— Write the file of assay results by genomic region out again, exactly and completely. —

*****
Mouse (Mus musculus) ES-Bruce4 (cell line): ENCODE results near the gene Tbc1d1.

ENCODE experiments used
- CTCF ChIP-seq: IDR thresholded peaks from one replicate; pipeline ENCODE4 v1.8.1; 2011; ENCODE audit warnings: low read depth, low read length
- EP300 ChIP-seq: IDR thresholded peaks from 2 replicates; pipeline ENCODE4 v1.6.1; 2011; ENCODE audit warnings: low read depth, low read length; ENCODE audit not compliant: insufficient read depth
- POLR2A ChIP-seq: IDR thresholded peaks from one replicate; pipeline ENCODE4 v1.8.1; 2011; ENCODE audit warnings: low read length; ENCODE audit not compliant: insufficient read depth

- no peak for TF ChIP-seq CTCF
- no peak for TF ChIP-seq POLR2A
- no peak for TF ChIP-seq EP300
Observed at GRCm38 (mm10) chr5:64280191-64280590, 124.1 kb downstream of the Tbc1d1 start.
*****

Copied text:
Mouse (Mus musculus) ES-Bruce4 (cell line): ENCODE results near the gene Tbc1d1.

ENCODE experiments used
- CTCF ChIP-seq: IDR thresholded peaks from one replicate; pipeline ENCODE4 v1.8.1; 2011; ENCODE audit warnings: low read depth, low read length
- EP300 ChIP-seq: IDR thresholded peaks from 2 replicates; pipeline ENCODE4 v1.6.1; 2011; ENCODE audit warnings: low read depth, low read length; ENCODE audit not compliant: insufficient read depth
- POLR2A ChIP-seq: IDR thresholded peaks from one replicate; pipeline ENCODE4 v1.8.1; 2011; ENCODE audit warnings: low read length; ENCODE audit not compliant: insufficient read depth

- no peak for TF ChIP-seq CTCF
- no peak for TF ChIP-seq POLR2A
- no peak for TF ChIP-seq EP300
Observed at GRCm38 (mm10) chr5:64280191-64280590, 124.1 kb downstream of the Tbc1d1 start.